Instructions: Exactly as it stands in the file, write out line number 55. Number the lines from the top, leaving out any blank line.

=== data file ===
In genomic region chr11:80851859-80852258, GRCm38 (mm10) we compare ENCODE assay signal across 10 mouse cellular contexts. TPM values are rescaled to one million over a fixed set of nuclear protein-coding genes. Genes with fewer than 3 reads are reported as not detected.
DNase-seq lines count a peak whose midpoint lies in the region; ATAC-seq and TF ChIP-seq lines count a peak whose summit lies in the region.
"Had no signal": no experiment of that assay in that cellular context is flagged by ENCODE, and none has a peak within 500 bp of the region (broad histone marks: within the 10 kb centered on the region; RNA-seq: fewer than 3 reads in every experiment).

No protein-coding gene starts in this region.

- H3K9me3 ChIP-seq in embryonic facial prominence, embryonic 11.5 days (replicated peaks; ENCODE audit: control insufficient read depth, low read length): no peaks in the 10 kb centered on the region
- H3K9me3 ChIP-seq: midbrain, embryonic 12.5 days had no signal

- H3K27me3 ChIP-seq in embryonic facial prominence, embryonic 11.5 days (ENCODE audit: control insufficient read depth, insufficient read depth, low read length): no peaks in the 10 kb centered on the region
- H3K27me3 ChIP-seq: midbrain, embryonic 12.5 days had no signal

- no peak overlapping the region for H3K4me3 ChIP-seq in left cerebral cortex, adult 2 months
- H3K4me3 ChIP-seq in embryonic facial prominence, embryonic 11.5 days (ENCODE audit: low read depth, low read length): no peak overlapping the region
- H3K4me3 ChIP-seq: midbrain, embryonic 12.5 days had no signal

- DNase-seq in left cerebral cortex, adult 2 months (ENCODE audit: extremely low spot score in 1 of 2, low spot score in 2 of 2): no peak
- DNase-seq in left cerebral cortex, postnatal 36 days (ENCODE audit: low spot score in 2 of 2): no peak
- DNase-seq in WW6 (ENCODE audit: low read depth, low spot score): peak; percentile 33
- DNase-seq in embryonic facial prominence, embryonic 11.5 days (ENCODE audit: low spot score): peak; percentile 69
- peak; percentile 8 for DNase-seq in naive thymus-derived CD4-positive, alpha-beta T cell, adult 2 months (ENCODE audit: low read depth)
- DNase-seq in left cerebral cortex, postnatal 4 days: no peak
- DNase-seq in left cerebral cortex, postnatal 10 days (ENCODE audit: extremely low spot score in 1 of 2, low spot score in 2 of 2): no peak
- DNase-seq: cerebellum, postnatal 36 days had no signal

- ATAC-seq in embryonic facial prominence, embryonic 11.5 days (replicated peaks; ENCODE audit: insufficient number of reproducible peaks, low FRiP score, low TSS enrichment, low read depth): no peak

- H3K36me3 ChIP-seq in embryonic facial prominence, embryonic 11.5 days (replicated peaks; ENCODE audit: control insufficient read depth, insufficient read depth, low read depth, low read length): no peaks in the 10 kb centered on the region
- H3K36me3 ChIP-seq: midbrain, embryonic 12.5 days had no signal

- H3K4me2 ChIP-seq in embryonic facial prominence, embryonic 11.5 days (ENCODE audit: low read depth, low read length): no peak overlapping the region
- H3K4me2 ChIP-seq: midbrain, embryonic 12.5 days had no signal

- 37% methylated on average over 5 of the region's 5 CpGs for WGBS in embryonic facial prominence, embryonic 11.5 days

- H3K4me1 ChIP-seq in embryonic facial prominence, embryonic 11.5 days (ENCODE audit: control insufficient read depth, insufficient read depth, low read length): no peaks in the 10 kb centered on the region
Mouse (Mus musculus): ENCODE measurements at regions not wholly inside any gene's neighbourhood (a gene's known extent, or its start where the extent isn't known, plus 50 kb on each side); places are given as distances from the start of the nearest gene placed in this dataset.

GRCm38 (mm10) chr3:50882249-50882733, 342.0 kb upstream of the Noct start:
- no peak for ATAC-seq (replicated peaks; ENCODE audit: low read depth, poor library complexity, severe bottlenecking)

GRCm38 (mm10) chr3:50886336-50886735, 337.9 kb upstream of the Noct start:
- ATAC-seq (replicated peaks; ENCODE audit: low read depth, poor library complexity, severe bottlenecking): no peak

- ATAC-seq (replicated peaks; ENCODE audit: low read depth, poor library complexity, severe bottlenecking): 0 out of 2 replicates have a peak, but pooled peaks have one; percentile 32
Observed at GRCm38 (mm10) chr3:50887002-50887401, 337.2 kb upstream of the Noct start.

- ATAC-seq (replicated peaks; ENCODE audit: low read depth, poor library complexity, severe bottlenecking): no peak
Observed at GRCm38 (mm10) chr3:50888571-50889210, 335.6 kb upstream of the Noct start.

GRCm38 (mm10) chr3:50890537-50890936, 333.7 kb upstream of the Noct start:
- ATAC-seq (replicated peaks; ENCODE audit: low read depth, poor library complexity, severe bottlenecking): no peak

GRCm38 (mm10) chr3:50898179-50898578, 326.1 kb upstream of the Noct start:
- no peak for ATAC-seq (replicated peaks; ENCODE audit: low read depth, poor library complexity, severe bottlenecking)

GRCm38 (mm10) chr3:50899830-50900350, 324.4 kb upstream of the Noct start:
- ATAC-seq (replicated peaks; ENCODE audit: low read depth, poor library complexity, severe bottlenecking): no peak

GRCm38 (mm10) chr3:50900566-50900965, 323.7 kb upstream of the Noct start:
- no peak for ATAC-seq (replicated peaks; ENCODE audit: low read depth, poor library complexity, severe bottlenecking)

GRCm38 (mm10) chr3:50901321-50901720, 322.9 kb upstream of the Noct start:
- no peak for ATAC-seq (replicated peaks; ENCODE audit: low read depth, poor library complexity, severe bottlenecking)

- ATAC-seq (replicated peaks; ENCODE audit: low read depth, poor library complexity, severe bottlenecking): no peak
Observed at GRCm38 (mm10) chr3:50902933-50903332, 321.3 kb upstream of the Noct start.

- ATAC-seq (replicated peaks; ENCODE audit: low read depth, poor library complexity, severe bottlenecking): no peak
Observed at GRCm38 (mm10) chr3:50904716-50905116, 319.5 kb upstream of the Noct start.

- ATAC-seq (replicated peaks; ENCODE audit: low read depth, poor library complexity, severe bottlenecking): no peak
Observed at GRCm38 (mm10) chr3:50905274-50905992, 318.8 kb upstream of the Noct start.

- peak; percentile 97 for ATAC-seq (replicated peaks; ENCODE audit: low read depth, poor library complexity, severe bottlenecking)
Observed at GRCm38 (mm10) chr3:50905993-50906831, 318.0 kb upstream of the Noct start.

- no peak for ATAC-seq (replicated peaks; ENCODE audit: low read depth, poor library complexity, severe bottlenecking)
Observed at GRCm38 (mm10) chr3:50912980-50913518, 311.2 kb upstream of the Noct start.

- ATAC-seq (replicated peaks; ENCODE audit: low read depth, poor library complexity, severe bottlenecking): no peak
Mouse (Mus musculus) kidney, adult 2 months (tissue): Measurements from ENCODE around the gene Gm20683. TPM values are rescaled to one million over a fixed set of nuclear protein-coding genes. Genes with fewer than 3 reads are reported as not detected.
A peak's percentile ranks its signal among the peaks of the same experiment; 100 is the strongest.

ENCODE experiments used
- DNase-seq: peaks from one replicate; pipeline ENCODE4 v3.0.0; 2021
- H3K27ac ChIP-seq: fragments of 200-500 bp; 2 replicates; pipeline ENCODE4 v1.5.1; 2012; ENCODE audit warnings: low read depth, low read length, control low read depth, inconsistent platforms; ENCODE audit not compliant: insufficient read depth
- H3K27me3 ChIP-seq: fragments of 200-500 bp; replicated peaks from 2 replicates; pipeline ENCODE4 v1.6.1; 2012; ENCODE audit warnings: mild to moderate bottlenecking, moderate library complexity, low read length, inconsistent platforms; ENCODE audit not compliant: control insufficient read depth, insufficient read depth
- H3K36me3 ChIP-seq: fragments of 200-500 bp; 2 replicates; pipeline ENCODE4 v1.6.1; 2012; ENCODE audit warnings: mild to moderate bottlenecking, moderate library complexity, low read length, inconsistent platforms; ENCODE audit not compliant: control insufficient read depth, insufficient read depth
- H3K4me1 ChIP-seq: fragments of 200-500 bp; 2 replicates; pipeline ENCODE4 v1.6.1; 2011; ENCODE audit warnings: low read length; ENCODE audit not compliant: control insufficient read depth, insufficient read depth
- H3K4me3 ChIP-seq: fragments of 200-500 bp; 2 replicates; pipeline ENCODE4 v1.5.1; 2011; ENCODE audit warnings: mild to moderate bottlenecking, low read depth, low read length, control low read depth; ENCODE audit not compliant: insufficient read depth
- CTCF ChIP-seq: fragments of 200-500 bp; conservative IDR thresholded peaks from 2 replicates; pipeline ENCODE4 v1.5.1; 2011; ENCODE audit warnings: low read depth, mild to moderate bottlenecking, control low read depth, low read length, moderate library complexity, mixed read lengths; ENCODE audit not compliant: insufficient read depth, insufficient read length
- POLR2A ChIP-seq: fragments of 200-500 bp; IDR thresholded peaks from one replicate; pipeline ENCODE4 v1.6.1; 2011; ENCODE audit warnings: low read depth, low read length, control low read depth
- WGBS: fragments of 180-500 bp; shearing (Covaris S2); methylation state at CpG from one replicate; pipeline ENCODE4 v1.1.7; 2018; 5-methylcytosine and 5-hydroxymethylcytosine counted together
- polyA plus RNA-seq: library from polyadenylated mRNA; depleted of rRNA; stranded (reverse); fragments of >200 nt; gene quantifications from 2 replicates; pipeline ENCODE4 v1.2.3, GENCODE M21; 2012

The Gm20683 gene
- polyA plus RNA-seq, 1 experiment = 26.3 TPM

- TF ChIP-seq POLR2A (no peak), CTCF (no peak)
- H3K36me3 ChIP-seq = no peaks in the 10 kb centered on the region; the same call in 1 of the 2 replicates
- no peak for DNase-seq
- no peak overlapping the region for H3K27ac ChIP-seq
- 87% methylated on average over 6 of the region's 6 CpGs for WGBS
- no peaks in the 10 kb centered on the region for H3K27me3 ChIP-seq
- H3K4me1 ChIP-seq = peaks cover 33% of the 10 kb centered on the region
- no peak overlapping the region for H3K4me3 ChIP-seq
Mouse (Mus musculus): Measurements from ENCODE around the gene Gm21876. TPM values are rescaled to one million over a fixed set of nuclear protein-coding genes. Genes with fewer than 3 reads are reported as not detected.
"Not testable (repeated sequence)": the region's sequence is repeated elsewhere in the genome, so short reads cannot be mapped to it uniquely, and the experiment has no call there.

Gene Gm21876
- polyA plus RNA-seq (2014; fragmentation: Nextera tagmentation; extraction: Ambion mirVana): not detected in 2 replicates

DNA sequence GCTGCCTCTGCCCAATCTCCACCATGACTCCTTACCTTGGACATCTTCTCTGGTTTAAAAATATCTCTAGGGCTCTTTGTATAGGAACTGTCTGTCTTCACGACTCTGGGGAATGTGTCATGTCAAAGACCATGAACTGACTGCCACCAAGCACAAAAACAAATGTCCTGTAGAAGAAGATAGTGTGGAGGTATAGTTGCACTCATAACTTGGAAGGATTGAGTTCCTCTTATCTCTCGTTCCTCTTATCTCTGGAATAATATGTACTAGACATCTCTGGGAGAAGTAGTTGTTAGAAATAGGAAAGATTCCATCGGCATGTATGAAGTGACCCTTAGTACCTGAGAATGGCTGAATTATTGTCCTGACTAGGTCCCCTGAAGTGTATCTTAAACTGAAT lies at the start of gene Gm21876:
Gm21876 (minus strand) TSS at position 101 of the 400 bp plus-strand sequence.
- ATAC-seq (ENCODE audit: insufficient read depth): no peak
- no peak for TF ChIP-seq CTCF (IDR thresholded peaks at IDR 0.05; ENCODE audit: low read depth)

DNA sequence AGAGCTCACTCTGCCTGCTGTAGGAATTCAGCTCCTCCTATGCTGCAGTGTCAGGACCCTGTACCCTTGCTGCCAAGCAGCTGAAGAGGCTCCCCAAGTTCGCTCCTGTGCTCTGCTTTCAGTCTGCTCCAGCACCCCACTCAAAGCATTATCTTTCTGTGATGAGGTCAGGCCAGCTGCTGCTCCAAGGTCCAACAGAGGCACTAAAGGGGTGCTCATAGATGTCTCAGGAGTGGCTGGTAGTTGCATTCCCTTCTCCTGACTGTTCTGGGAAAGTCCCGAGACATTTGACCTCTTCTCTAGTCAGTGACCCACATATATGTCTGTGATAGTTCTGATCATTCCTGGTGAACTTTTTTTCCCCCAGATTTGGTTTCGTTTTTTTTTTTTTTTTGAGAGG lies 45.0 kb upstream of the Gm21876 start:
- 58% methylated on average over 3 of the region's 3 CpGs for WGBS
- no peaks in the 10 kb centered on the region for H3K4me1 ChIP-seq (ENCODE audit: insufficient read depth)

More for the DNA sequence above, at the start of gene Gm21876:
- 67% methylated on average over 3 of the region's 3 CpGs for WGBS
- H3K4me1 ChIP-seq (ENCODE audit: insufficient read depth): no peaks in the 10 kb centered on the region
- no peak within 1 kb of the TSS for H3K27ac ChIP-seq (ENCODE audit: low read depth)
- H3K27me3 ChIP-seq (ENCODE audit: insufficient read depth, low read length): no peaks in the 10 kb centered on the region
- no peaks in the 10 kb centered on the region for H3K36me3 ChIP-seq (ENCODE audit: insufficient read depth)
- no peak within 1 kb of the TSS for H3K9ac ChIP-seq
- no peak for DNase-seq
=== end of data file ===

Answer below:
Observed at GRCm38 (mm10) chr3:50912980-50913518, 311.2 kb upstream of the Noct start.